From deepfake fraud to biodiversity loss – Kennedys highlights evolving insurance risk

An AI generated deepfake image offered as evidence in support of a fraudulent claim – this is the kind of new risk that insurers are facing.

In our Global forecast 2024: Evolving insurance risks report, we also identify ‘deglobalisation’ – due to a fragile geopolitical landscape – and biodiversity loss as issues that insurers will increasingly have to tackle.

The report draws on the insights of Kennedys lawyers around the world to analyse and explore the priority themes expected to have the biggest impact on the insurance market in the year ahead.

It says environmental, social and governance (ESG), developing technologies, geopolitics and claims inflation all remain top concerns for the sector. The risks examined in previous reports within these themes – such as supply chain disruption, climate change and cyber breaches – are all still firmly in place, but alongside these, the risks have evolved and diversified.

The global risk environment in which the insurance sector operates has always reacted and adapted to new and emerging risks. What is evident from our report is that the pace of change is quickening.

AI has evident benefits in insurance. While the impact of AI may vary across the insurance value chain, access to more and better quality data translates to improved risk assessment for underwriting, allowing customised pricing and coverage. AI can also help manage the claims process, allowing insurers to pay claims more quickly.

In broad terms, AI risks falls into three categories: failure of the AI – both human failure and technology failure, malicious use of AI by third parties, and issues with data. The report says: “A particular challenge of evolving AI capabilities is that the potential for AI harms do not neatly fit into existing insurance lines.”

It highlights claims arising out of the performance of AI in an unexpected manner, such as deepfake fraud, a cleaning robot causing a flood or fire, a self-driving car that kills a pedestrian because its machine learning system fails to account for jaywalking, or a smart conversational bot that goes awry, damaging a business’s brand.

On geopolitics, factors such as the impact of the global pandemic, natural disasters and rising territorial tensions have disrupted trade and global supply chains, supporting a shift towards a new ‘deglobalisation era’, the report explains.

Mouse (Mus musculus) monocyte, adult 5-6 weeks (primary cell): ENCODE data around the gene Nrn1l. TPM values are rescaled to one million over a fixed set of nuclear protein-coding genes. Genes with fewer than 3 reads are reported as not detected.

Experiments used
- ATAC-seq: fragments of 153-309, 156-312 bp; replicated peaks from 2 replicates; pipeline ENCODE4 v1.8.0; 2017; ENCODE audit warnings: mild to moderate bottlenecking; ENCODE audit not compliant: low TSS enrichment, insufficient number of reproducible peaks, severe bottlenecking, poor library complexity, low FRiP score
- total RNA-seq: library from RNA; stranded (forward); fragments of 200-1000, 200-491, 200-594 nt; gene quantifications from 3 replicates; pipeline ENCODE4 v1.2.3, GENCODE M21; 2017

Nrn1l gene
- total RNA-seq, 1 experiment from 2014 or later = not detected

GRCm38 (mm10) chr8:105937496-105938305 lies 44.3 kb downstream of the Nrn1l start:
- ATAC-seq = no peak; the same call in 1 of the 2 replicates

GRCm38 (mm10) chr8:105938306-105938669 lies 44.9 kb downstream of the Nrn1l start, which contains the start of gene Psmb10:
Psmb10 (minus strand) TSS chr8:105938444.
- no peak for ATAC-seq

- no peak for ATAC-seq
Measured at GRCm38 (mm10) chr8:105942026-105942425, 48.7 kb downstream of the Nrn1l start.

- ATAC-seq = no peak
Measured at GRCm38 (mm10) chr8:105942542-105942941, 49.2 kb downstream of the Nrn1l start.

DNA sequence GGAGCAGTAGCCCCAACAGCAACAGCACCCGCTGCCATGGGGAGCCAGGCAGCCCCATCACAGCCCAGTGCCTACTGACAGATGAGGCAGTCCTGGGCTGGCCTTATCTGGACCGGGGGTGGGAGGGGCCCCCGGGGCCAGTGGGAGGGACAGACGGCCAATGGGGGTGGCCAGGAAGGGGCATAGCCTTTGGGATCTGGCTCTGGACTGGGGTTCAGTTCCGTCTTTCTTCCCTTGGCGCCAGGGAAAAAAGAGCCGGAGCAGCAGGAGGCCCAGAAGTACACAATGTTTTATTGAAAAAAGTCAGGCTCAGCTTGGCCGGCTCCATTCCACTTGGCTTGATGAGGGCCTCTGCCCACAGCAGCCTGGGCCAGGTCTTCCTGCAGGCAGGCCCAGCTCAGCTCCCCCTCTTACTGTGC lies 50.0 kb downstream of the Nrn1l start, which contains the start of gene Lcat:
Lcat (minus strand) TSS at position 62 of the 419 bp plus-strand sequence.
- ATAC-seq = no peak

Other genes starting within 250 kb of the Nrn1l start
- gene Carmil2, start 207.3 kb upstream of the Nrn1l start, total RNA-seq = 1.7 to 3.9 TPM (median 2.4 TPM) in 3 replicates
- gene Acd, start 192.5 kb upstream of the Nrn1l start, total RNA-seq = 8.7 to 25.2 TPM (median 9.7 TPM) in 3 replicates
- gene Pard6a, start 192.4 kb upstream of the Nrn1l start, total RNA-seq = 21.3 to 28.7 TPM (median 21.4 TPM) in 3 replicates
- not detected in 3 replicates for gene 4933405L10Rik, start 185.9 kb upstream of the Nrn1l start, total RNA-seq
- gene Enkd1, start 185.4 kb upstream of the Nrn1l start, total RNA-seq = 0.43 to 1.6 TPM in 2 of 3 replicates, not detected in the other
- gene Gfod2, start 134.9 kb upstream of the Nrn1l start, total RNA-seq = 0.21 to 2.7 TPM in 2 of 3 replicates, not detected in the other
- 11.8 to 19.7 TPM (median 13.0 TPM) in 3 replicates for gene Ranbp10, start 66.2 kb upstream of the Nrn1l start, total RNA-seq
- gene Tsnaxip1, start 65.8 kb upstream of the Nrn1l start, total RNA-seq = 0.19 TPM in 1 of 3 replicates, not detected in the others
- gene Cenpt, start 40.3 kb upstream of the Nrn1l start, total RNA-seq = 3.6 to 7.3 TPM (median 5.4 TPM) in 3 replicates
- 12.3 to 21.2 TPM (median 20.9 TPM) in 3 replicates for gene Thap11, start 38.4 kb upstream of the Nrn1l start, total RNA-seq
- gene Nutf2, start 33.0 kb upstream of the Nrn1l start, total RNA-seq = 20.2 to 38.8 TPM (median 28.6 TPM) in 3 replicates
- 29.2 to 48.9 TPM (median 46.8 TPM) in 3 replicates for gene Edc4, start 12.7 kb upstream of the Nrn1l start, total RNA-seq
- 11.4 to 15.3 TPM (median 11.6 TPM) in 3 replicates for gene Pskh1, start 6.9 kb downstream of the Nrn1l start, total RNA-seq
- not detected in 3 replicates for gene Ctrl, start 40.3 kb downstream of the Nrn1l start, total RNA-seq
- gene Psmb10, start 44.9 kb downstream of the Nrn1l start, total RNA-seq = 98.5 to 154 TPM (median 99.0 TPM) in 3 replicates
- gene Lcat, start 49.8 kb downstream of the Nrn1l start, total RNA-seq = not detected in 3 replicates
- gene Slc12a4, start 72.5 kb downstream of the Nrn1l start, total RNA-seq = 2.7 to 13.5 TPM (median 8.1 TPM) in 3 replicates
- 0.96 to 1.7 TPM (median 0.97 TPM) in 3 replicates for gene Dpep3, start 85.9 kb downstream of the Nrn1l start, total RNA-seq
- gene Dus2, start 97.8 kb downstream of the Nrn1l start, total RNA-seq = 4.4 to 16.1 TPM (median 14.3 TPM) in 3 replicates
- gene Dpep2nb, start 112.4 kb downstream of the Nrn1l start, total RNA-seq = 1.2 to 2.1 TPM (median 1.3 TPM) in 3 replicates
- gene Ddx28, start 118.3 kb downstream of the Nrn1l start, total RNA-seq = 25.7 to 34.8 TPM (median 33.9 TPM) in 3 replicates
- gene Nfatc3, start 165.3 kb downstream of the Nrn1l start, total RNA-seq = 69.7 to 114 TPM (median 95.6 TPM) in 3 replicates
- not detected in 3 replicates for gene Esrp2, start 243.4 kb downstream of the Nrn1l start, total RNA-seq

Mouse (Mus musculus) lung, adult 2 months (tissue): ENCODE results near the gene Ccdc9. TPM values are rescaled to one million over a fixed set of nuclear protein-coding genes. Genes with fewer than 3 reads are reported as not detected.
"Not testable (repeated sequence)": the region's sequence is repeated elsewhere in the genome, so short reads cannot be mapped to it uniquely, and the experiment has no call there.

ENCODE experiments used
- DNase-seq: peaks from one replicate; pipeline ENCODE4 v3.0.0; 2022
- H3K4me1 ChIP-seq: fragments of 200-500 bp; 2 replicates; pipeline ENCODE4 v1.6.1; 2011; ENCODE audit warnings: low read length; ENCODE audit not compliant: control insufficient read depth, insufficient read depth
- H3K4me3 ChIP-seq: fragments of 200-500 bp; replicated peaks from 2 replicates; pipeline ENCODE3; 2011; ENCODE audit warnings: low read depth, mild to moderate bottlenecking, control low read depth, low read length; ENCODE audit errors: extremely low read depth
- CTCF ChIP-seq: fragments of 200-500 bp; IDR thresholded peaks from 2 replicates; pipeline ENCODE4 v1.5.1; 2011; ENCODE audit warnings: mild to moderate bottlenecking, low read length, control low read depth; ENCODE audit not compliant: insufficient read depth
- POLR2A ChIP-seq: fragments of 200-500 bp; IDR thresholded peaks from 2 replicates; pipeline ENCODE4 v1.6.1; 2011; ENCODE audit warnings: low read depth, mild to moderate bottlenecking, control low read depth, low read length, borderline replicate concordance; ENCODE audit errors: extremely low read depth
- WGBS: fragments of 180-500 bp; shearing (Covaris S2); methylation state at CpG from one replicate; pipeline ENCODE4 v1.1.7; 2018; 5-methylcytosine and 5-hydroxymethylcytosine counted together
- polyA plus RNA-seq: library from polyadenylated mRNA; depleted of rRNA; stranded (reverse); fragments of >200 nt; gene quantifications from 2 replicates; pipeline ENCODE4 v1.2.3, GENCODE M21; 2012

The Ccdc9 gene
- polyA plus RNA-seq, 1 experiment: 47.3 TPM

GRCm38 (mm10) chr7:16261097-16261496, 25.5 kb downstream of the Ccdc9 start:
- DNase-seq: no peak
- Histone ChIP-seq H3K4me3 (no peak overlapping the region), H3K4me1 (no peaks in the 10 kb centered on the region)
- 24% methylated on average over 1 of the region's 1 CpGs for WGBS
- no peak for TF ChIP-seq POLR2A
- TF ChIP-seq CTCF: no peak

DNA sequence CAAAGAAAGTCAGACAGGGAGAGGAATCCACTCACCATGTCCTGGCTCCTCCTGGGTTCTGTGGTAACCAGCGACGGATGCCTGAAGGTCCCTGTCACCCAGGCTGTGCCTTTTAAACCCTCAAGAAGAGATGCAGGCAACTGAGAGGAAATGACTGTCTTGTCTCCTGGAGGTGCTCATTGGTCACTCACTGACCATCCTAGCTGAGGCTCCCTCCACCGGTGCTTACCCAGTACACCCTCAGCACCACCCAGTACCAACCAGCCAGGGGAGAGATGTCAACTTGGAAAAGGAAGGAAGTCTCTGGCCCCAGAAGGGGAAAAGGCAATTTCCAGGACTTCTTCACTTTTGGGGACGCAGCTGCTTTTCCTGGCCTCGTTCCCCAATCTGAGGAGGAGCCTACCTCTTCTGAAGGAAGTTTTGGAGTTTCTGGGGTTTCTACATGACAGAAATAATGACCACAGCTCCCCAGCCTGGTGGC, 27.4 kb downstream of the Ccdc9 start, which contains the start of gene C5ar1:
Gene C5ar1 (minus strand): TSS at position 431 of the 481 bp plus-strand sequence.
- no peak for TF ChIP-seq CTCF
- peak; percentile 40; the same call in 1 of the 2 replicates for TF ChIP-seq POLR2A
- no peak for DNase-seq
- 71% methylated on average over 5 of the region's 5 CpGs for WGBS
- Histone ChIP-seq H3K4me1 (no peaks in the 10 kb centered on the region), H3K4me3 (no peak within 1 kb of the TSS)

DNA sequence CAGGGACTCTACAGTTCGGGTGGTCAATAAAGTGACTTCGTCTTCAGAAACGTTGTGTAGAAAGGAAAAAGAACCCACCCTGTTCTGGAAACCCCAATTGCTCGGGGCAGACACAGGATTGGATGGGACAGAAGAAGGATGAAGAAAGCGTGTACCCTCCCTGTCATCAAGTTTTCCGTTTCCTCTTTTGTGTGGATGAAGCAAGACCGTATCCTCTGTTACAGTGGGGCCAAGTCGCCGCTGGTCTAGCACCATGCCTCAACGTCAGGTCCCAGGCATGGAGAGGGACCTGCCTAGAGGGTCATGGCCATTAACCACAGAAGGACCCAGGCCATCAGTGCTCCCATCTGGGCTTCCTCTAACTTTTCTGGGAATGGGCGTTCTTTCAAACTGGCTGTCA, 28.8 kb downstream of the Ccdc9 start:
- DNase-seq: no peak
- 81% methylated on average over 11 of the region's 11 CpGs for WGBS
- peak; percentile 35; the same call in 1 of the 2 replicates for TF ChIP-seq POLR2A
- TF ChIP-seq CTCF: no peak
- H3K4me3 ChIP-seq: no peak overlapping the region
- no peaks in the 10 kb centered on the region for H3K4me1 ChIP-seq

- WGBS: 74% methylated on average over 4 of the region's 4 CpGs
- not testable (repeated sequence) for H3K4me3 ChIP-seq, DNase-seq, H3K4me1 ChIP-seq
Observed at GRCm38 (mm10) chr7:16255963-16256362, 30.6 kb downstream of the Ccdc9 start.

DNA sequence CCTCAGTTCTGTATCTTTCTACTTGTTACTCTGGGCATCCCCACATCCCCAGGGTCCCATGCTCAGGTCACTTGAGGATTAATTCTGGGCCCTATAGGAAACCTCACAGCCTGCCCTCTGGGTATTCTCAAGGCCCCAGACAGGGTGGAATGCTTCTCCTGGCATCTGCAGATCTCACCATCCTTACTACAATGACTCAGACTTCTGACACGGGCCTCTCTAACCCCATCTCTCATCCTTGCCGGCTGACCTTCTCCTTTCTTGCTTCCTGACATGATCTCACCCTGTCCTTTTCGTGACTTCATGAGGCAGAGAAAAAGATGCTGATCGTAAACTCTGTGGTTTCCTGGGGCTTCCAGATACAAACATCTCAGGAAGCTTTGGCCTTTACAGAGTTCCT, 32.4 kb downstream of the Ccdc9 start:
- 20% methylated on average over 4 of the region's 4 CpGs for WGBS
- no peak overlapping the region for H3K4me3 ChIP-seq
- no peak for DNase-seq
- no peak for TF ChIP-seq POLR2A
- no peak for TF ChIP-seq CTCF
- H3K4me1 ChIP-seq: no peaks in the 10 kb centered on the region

“The uncertainty in the world is inescapable. Geopolitical risk is at an all time high. This has resulted in a reconfiguration of trade and global supply chains, bringing with it more careful risk management characterised by local solutions, onshoring, nearshoring and border controls. For companies operating across borders, sectors and legal and regulatory regimes; the prospect of this new landscape brings the potential for a host of new risks, as well as complexity due to the interconnectivity of these risks.”

In terms of ESG, there is growing recognition of the economic impact of biodiversity loss and ecosystem degradation, coupled with the reputational risks organisations face by non-compliance with ESG practices.

“As a close bedfellow to climate change, there is a link between biodiversity loss and higher underwriting risks. This relationship is especially clear for insurance covering floods, crops, life, health and environmental liabilities,"

Also, greenwashing “is likely to be one of the biggest sources of class action claims in the coming months and years”.

Our partners from different parts of the globe identified different priorities. In the UK, the shifting regulatory landscape was the biggest concern, as it adapts to the pace of change in data privacy, AI, cyber, climate change, sustainability, geopolitical tensions, trade relationships, diversity, equality and inclusion and more.

“The provision of new regulations will assist in managing those risks. It will also create risk as global measures misalign, as new burdens are missed and as gaps and inconsistencies appear. Corporates and their insurers will need to keep close watch on changes across all jurisdictions in which they operate.”

In North America, by contrast, automation/the use of AI was the main emerging issue that would have an impact on claims, while Europe, the Middle East, Africa and Latin America all identified climate change. In Asia Pacific, it was cyber attacks/issues.

Our North American lawyers also distinguished themselves from their counterparts in other regions by recognising social inflation as an emerging issue, stemming from the substantial level of awards handed down by US juries.

John Bruce, a partner at Kennedys, says: “The global risk environment in which the insurance sector operates has always reacted and adapted to new and emerging risks. What is evident from our report is that the pace of change is quickening.

“This is true of risks falling under all key themes – ESG, geopolitics and technology. It demands commercial agility and forensic planning.

“We do not exempt ourselves from this challenge – insurers and insureds expect their lawyers to anticipate new risks and advise on how to cope with them. This report is just one way in which Kennedys strives to do just that.”